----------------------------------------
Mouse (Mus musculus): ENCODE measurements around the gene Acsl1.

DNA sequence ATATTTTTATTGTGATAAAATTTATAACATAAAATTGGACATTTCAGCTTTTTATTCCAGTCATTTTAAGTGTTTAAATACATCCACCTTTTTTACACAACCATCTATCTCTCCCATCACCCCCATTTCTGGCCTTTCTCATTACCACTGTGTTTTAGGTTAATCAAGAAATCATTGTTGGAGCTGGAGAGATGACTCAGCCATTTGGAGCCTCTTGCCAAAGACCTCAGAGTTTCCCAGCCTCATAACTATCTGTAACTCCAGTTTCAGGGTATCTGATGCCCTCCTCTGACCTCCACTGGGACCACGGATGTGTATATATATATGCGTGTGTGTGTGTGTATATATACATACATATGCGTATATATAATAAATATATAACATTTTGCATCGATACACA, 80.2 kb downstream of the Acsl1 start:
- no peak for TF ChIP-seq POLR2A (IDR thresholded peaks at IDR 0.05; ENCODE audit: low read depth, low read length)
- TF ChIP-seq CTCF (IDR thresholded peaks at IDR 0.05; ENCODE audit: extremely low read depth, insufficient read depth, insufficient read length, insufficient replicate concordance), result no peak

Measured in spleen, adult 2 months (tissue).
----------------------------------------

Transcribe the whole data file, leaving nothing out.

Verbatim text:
Mouse (Mus musculus): ENCODE measurements around the gene Acsl1.

DNA sequence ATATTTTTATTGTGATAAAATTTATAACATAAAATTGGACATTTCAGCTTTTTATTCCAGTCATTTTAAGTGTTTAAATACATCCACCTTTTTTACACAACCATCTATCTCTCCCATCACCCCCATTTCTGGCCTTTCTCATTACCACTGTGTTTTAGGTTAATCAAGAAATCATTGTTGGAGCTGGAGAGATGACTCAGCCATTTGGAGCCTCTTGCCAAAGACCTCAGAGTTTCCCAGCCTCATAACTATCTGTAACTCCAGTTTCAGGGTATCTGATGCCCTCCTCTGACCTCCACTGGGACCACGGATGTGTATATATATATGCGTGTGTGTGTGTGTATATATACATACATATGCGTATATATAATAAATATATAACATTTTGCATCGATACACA, 80.2 kb downstream of the Acsl1 start:
- no peak for TF ChIP-seq POLR2A (IDR thresholded peaks at IDR 0.05; ENCODE audit: low read depth, low read length)
- TF ChIP-seq CTCF (IDR thresholded peaks at IDR 0.05; ENCODE audit: extremely low read depth, insufficient read depth, insufficient read length, insufficient replicate concordance), result no peak

Measured in spleen, adult 2 months (tissue).